(Id. at 19.) Based on this RFC, the ALJ found that Barkowski is unable to perform her past relevant work. (Id. at 26.) At step five, however, after considering Barkowski's age, education, work experience, and RFC, the ALJ concluded that there are jobs that exist in significant numbers in the national economy that she can perform. (Id. at 26.) Accordingly, the ALJ found that Barkowski is not disabled within the meaning of the SSA. (Id. at 27-28.)

         STANDARD OF REVIEW

         It is not the district court's role to review the ALJ's decision de novo or otherwise determine whether the claimant is disabled. Rather, the court is limited to reviewing the ALJ's decision to determine whether it “contains legal error or is not supported by substantial evidence.” Orn v. Astrue, 495 F.3d 625, 630 (9th Cir. 2007). Substantial evidence is more than a scintilla, less than a preponderance, and relevant evidence that a reasonable person might accept as adequate to support a conclusion considering the record as a whole. Id. As a general rule, “[w]here the evidence is susceptible to more than one rational interpretation, one of which supports the ALJ's decision, the ALJ's conclusion must be upheld.” Thomas v. Barnhart, 278 F.3d 947, 954 (9th Cir. 2002). The court, however, “must consider the entire record as a whole and may not affirm simply by isolating a specific quantum of supporting evidence.” Orn, 495 F.3d at 630 (internal quotations and citation omitted). Nor may the court “affirm the ALJ on a ground upon which he did not rely.” Id.

         DISCUSSION

         Barkowski argues that the ALJ erred by discounting her testimony concerning the severity and effects of her symptoms, and by assigning little weight to the opinions of her treating physicians, Drs. Ravi Bajpai and Jonathan Landsman. (Doc. 13.)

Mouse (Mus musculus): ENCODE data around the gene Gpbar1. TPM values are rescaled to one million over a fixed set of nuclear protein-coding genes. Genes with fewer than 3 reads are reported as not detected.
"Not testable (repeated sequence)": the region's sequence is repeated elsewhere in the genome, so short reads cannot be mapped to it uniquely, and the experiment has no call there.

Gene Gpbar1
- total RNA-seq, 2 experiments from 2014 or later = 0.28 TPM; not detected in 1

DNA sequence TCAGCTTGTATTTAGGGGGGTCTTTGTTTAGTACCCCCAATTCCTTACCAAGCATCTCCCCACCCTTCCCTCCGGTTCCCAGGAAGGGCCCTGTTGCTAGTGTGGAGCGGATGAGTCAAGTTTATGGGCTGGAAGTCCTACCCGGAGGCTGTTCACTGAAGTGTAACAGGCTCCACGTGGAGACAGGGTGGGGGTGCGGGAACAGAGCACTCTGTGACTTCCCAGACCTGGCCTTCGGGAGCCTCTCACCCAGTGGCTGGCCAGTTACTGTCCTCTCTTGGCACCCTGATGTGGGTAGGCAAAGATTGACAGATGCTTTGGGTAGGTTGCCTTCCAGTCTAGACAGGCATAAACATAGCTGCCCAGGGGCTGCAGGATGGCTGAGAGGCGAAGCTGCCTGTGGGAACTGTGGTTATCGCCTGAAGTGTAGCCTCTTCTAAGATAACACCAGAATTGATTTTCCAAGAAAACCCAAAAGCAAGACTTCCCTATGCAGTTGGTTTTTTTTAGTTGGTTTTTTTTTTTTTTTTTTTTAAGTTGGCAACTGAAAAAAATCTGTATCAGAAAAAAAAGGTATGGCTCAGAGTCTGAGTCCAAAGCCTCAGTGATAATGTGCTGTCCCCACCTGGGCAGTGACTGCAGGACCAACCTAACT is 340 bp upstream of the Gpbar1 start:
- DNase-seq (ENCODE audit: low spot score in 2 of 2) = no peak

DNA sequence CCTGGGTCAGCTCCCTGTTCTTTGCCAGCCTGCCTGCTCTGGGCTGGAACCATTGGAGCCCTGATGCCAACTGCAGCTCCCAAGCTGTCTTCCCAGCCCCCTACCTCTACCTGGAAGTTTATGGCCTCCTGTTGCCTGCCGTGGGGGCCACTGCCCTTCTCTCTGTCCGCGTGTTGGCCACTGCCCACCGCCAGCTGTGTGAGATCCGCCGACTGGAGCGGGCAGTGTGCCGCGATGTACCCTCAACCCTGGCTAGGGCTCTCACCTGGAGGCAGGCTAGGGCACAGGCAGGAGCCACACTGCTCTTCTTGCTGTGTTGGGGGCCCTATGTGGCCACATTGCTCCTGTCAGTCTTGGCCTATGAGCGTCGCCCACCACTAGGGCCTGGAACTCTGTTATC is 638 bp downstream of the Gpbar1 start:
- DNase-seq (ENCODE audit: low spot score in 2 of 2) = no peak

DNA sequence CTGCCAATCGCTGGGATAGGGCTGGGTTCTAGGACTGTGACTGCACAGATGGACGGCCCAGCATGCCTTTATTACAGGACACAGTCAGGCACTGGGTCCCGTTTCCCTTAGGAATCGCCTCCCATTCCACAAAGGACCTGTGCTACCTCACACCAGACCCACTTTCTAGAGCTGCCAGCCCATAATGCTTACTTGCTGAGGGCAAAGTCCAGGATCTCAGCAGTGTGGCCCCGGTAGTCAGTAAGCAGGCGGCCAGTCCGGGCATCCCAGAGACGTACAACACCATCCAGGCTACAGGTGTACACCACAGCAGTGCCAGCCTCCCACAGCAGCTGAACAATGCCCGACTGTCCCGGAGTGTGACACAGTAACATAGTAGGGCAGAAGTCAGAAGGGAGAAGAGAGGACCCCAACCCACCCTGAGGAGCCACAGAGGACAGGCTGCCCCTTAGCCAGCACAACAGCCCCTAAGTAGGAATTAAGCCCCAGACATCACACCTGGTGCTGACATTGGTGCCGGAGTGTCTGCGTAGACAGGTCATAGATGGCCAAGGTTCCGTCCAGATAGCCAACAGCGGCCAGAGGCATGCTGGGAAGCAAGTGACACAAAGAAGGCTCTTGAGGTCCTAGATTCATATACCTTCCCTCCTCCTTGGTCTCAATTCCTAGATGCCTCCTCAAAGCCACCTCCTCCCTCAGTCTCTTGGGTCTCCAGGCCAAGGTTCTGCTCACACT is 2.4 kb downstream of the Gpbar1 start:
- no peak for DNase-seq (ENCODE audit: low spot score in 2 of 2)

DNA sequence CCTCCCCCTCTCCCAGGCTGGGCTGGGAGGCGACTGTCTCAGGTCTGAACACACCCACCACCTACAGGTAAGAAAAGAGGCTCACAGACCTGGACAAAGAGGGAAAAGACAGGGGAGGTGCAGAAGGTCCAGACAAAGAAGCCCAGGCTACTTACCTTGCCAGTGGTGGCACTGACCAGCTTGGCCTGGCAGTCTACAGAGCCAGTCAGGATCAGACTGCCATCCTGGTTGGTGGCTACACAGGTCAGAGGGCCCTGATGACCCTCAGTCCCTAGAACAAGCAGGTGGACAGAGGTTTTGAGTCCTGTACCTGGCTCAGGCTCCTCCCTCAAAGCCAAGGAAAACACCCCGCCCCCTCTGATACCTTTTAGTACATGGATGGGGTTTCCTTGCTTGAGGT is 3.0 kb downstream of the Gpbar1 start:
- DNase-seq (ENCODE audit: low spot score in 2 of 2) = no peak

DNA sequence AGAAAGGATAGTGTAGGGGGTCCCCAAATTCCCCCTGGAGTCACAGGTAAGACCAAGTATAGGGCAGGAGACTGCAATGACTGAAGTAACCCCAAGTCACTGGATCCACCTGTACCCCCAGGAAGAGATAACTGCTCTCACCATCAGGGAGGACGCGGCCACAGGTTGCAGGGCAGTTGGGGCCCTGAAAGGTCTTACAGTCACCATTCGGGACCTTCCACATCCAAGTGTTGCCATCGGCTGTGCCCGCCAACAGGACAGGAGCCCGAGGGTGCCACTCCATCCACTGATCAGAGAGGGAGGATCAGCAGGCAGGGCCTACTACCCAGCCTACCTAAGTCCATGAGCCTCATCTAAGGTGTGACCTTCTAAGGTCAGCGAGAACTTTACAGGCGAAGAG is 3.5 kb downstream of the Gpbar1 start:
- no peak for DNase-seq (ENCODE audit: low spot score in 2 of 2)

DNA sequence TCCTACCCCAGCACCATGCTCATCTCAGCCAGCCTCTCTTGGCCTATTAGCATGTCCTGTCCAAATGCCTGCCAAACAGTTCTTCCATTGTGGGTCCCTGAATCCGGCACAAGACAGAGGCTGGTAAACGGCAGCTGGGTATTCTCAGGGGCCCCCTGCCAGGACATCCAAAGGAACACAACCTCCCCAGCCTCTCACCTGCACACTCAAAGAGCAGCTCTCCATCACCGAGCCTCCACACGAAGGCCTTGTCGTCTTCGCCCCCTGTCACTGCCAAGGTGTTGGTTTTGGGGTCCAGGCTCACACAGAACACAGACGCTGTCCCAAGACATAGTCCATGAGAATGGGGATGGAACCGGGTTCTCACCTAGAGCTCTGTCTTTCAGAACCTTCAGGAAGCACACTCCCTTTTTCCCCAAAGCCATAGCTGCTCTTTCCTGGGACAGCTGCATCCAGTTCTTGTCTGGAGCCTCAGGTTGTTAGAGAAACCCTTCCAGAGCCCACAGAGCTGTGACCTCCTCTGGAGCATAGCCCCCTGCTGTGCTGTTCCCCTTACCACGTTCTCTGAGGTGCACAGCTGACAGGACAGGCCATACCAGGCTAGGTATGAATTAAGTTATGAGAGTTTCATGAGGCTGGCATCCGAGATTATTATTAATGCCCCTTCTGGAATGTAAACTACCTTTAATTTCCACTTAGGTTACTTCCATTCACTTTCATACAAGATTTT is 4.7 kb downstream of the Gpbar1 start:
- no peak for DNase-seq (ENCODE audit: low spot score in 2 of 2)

I. Symptom Testimony

         Barkowski alleges disability due to rheumatoid arthritis in the hands and feet, neck pain, Raynaud's disease, and depression. (A.R. 213.) She testified that she started having memory problems after neck surgeries in 2012 and 2013, she experiences pain in her right arm, neck, and shoulder, her arthritis causes her hands to swell, and she has been falling lately because of problems with her right foot. (Id. at 46-60.) In function reports from April and October 2012, Barkowski complained of neck and lower back pain that made it difficult to lift or sit for long periods of time, sensitivity to cold temperatures in her hands and feet, restless sleep due to pain, drowsiness from medications, and difficulty remembering and concentrating. (Id. at 221-229, 239-247.)

         In evaluating a claimant's symptom testimony, the ALJ is required to engage in a two-step analysis: (1) determine whether the claimant presented objective medical evidence of an impairment that could reasonably be expected to produce some degree of the pain or other symptoms alleged; and, if so with no evidence of malingering, (2) reject the claimant's testimony about the severity of the symptoms only by giving specific, clear, and convincing reasons for the rejection. Vasquez v. Astrue, 572 F.3d 586, 591 (9th Cir. 2009). “This is not an easy requirement to meet: ‘The clear and convincing standard is the most demanding required in Social Security cases.'” Garrison v. Colvin, 759 F.3d 995, 1015 (9th Cir. 2014) (quoting Moore v. Comm'r of Soc. Sec. Admin.,278 F.3d 920, 924 (9th Cir.2002)). Indeed, “ALJs must be especially cautious in concluding that daily activities are ...